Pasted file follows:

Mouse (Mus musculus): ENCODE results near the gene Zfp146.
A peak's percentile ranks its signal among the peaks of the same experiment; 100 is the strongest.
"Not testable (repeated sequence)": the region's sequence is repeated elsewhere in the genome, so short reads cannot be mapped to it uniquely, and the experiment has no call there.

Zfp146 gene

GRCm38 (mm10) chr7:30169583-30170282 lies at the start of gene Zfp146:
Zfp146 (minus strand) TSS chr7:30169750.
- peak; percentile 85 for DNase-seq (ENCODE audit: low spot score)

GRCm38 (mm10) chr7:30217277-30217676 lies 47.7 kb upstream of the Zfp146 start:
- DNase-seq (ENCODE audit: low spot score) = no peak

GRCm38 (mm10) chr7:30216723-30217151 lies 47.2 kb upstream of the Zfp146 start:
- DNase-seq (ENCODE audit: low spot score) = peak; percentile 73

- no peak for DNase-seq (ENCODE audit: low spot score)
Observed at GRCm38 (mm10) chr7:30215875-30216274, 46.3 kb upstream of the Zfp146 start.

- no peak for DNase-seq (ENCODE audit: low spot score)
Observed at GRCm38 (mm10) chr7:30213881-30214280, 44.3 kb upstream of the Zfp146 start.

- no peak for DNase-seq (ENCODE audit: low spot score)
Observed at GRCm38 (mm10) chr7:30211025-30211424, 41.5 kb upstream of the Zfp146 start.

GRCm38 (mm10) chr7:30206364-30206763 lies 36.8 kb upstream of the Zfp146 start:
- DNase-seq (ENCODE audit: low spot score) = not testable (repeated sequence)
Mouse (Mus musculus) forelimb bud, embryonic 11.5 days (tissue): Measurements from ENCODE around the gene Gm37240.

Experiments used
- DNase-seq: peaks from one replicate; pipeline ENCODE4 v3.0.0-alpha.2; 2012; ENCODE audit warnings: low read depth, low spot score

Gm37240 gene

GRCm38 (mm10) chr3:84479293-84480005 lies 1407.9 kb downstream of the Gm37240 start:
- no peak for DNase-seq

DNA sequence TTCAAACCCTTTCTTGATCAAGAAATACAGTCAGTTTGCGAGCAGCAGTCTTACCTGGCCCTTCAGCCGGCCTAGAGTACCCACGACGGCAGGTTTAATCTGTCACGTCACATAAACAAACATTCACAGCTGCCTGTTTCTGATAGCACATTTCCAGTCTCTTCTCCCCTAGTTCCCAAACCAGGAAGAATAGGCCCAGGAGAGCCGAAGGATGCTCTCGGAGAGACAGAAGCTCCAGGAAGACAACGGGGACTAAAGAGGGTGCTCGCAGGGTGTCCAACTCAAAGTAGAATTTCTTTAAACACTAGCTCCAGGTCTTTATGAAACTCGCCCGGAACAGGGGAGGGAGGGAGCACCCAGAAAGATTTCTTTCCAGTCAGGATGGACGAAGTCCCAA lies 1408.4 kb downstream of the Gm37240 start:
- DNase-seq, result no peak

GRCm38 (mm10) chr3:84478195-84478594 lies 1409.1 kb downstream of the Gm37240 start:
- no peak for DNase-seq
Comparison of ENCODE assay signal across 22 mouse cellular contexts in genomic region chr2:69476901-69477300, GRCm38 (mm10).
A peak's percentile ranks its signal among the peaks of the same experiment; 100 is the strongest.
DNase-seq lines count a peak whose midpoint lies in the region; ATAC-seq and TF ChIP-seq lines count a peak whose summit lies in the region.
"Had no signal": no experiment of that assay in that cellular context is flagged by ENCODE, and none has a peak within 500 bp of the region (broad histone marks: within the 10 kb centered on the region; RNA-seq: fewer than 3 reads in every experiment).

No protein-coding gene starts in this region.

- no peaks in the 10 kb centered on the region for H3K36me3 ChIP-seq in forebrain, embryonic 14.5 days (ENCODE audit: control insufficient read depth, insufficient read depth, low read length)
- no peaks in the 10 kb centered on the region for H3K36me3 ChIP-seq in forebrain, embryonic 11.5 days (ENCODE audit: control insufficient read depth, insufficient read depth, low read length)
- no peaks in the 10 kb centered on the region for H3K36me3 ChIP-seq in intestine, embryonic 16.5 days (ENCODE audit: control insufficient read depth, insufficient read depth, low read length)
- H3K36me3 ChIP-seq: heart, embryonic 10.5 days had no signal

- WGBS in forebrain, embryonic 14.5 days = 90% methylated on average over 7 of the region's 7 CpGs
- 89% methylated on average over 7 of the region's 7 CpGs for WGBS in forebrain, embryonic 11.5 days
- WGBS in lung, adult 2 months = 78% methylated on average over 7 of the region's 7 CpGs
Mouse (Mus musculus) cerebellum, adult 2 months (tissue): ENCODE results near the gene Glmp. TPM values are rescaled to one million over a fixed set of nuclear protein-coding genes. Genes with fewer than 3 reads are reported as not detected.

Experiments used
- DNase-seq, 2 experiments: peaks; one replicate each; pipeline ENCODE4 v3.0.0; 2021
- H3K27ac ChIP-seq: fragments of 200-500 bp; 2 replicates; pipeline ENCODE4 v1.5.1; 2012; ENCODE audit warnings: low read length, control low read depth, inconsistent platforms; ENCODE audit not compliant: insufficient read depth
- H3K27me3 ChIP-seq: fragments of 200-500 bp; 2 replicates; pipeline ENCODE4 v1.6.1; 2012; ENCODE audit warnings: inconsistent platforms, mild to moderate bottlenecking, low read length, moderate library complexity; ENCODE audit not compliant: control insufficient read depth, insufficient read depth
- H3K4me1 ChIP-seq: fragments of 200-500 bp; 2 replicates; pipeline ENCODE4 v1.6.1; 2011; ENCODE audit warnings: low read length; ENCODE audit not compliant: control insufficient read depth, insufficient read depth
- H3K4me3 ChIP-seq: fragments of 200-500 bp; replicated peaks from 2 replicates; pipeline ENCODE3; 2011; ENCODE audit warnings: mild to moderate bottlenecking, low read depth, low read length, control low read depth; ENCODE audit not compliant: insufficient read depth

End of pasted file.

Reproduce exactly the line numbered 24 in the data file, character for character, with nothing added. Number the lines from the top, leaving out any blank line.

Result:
GRCm38 (mm10) chr3:84479293-84480005 lies 1407.9 kb downstream of the Gm37240 start: